Blackberry is synonymous to business; however, RIM has been in the news for its deficiencies in 2011. Due problems ranging from the BBM outage to problems in its tablet device, Blackberry had to give up its dominant position in the hands of competitors. In fact, Blackberry has never been in loss; it’s just that it made fewer profits since the launch of Android and development in iOS. Android offered open market for developers, which was not the case with Blackberry. 2011 being the booming year for mobile and wireless devices, RIM for some reason failed to attract developers to its old-fashioned and not so attractive development strategy.
Enclosing all of the above and looking at the future prospect of tablet market, RIM rolled out a strategy to woo developers to engage in Blackberry application development once again. Why would Blackberry app developer adhere to RIM rules? Let’s take it further.
RIM is in the “let’s fix it” mood and according to its recent press conference, RIM offers some very advanced tweaks for its devices. Its most awaited update for its tablet is about to release in the February month. Apparently, RIM will rescue its tablet version 2.0 from frequent mobile device connection through a unified email inbox.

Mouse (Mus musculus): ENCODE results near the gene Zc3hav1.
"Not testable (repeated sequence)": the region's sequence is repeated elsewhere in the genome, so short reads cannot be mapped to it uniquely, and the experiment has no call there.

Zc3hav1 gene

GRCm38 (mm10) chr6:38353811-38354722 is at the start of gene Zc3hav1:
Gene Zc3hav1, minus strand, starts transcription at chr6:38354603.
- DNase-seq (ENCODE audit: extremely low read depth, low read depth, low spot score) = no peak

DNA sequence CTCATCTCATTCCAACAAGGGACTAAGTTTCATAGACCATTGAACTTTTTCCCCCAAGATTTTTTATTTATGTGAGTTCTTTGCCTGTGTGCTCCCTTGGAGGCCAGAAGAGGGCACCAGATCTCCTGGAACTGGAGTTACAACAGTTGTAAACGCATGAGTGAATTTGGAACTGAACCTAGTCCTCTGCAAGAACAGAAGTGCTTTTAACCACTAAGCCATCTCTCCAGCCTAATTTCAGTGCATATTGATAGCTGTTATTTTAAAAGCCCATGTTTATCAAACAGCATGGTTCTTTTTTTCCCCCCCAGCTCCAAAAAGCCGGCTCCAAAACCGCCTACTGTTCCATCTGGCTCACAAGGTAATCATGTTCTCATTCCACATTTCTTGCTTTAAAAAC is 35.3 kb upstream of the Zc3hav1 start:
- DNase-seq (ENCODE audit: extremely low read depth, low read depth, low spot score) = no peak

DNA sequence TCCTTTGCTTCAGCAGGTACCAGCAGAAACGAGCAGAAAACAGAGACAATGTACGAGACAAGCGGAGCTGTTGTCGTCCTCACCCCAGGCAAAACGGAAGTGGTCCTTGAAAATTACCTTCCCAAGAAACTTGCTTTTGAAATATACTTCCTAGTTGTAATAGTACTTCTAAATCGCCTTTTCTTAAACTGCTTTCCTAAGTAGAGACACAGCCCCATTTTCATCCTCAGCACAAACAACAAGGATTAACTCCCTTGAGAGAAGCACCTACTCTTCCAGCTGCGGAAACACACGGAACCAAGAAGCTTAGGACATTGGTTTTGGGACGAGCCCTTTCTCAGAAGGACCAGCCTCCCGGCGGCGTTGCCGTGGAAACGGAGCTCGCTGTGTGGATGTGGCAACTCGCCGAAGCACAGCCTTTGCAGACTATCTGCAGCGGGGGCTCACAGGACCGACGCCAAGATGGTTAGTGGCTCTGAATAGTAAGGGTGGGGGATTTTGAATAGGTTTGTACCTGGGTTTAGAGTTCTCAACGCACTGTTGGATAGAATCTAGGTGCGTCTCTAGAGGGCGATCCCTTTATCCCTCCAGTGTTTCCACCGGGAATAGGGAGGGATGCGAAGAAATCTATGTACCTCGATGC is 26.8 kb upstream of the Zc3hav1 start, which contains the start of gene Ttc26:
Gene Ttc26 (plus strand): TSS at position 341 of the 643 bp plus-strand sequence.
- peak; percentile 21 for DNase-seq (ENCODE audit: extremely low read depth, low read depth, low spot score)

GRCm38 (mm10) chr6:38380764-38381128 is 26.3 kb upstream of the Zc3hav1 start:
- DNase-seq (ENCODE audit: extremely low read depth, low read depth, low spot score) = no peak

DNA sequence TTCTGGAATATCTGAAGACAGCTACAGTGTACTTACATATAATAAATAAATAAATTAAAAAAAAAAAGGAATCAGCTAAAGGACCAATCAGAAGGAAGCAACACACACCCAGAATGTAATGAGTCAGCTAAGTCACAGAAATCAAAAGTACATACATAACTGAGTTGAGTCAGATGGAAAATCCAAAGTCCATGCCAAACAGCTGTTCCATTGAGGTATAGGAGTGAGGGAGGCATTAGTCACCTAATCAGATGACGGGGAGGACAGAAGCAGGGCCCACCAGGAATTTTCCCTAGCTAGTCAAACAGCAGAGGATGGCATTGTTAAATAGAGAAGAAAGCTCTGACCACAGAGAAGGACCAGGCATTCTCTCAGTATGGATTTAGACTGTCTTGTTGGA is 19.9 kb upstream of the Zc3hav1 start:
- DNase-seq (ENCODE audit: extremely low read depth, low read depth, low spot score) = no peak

The big news is the addition of Android app support. Now, Android applications can be tweaked and launched in the RIM marketplace, easily. It is advanced to give a feel of the native apps. This comes as good news for Blackberry developer’s India. This clearly gives developers a chance for a better and bigger exposure, and development opportunity.
Along with drastic tablet improvements, RIM still has over 70 million total subscribers. This indeed is a luring figure for Blackberry developers. It’s a platform where developers can make money. They can take advantage of the platform features and integrate apps with existing features.
The NFC Advantage
RIM plans to launch NFC-enabled devices this year, which means the NFC technology will be seen round the corner. New NFC-enabled Blackberry Curves and Bolds are about to enter the smart phone markets.
For those who are unaware of NFC technology, it stands for Near Field Communications and supports short range wireless technology. It has been in the news for a long time. The aim behind NFC development is to make mobile commerce easier. This means, users will be able to pay for their shopping just with a tap of their phone.
NFC acts as a new arena of application development for developers. The concept of NFC is vast and used in various ways during the Blackberry application development process. Also, the launch of latest Blackberry SDK supports NFC.
Overall, RIM has jumped back in with all the positivity and determination of ruling the market. Will RIM strategy show results? We will follow the story.